THE following anecdote is recorded
on good authority of a curious custom, strictly Scottish, which used to be
connected with the preliminaries of the baptism service, and which may
occasionally be found in the present day. A young unmarried woman takes
the child to church, and she carries in her hand a slice of bread and
cheese, wrapped up and pinned with a pin out of the child’s dress, which
she is bound to give to the first male person she meets, and which the
said person is equally bound to receive, as the amusing incident about to
be recorded indicates.
An English duke had arrived in
Glasgow on a Sunday, and was wandering in the streets during the time of
afternoon service. To his astonishment, a young woman came up to him with
a child in her arms, and presented a piece of bread and cheese. In vain he
protested that he did not know what she meant—that he had nothing to do
with her or her child—that he was an entire stranger—that he had never
been in Scotland before—that he knew nothing of the usages of the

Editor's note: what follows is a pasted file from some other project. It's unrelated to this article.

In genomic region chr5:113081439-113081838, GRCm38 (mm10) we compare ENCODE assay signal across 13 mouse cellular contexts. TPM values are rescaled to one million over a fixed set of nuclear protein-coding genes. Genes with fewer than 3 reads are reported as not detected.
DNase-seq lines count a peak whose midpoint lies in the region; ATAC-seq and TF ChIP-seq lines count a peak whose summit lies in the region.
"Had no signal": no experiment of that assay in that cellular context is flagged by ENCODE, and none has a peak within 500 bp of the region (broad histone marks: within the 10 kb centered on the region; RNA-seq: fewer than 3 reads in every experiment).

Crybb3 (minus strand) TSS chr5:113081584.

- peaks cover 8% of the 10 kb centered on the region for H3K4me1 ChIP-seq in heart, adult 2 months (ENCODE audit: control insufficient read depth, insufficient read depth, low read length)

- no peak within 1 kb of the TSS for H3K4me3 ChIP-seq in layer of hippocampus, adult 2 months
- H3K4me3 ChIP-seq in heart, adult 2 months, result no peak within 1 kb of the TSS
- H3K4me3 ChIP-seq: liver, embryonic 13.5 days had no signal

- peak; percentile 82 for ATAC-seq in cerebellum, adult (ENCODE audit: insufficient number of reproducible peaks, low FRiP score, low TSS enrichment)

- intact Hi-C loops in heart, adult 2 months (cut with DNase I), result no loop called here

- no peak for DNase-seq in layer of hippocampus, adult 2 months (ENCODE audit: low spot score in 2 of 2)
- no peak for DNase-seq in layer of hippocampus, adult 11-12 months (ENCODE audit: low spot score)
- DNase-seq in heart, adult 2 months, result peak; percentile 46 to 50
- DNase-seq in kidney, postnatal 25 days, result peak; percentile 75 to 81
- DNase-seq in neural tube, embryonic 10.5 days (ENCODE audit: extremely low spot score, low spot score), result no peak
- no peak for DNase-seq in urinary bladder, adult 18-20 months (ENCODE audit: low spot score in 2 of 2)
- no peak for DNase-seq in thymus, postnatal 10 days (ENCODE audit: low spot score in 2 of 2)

Presbyterian Kirk, being of the Church of England—and that she should give
the piece to somebody else.
The young woman was deaf to all his
arguments, and continued to hold out authoritatively the bread and cheese.
Thinking, probably, that she did not give him credit for what he said, and
that he would overawe and silence her by a statement of his dignity and
importance, he told her in perfect simplicity that he was an English duke,
and stating his name with that of the hotel at which he had just arrived.
The answer shut his mouth and forced him to hold out his hand for the
proffered dole, namely:
"Though you were the king on the
throne, sir, ye maun tak’ that bread and